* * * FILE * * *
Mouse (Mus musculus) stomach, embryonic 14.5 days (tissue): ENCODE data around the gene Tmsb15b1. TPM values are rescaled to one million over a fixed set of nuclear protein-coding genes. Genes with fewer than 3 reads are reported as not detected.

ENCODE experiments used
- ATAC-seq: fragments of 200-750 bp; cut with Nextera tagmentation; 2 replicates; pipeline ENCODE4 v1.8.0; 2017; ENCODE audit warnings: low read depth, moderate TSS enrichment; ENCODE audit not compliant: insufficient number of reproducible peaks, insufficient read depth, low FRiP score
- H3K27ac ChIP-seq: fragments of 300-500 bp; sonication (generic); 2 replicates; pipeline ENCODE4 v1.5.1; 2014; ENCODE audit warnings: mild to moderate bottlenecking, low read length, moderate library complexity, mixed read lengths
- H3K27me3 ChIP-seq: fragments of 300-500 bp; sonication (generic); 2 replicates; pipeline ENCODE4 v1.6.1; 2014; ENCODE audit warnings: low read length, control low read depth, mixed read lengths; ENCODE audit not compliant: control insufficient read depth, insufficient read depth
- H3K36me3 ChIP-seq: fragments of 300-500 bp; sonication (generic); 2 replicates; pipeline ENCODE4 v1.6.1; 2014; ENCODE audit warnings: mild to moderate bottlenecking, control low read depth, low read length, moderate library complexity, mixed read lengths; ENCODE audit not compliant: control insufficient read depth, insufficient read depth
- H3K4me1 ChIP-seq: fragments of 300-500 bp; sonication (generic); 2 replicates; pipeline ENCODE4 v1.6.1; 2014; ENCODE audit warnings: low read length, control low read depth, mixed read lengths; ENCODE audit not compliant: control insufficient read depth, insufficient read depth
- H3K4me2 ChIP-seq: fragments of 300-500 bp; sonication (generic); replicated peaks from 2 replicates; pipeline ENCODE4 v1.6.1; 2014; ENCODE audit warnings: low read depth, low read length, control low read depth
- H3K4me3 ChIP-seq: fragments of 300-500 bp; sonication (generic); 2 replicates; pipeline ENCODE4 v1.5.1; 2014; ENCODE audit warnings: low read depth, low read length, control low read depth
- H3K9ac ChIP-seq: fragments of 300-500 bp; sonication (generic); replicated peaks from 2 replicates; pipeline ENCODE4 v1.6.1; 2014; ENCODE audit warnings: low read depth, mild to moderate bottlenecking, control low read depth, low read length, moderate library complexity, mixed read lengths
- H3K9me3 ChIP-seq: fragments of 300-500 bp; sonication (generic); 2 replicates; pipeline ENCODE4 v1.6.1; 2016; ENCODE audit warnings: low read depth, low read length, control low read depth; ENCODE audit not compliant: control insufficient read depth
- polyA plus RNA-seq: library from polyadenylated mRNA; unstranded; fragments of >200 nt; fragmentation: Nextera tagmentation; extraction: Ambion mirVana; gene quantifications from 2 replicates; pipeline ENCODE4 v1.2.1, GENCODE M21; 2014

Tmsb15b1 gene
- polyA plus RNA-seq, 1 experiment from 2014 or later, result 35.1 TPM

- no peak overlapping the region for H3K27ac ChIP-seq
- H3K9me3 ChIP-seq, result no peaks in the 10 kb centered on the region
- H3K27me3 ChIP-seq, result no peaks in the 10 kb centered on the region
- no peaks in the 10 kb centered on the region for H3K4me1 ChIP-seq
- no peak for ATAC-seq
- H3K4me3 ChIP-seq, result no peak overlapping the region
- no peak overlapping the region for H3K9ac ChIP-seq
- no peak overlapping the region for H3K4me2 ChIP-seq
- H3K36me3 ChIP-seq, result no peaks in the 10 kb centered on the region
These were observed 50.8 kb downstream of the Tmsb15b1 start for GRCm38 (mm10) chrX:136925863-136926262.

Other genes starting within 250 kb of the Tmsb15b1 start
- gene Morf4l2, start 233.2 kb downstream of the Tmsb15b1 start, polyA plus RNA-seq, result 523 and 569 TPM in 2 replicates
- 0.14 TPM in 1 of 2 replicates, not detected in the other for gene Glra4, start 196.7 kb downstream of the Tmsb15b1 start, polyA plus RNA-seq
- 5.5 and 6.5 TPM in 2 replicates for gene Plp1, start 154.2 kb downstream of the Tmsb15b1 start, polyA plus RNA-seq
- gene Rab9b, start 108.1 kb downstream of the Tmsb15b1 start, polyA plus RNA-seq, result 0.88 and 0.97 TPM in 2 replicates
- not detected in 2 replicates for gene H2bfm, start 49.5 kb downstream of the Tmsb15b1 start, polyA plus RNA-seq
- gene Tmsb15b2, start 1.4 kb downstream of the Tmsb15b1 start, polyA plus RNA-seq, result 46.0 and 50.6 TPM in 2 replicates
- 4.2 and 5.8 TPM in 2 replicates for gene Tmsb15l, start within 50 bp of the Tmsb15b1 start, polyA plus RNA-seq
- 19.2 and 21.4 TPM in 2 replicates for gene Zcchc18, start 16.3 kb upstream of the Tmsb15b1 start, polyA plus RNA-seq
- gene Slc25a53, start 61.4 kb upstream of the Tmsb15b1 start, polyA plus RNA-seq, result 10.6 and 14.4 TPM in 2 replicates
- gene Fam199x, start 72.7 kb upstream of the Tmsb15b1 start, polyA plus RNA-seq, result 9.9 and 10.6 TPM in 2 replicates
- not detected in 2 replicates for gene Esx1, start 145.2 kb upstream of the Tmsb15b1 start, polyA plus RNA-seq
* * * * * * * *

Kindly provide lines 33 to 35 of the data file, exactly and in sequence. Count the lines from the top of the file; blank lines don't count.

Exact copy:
- 19.2 and 21.4 TPM in 2 replicates for gene Zcchc18, start 16.3 kb upstream of the Tmsb15b1 start, polyA plus RNA-seq
- gene Slc25a53, start 61.4 kb upstream of the Tmsb15b1 start, polyA plus RNA-seq, result 10.6 and 14.4 TPM in 2 replicates
- gene Fam199x, start 72.7 kb upstream of the Tmsb15b1 start, polyA plus RNA-seq, result 9.9 and 10.6 TPM in 2 replicates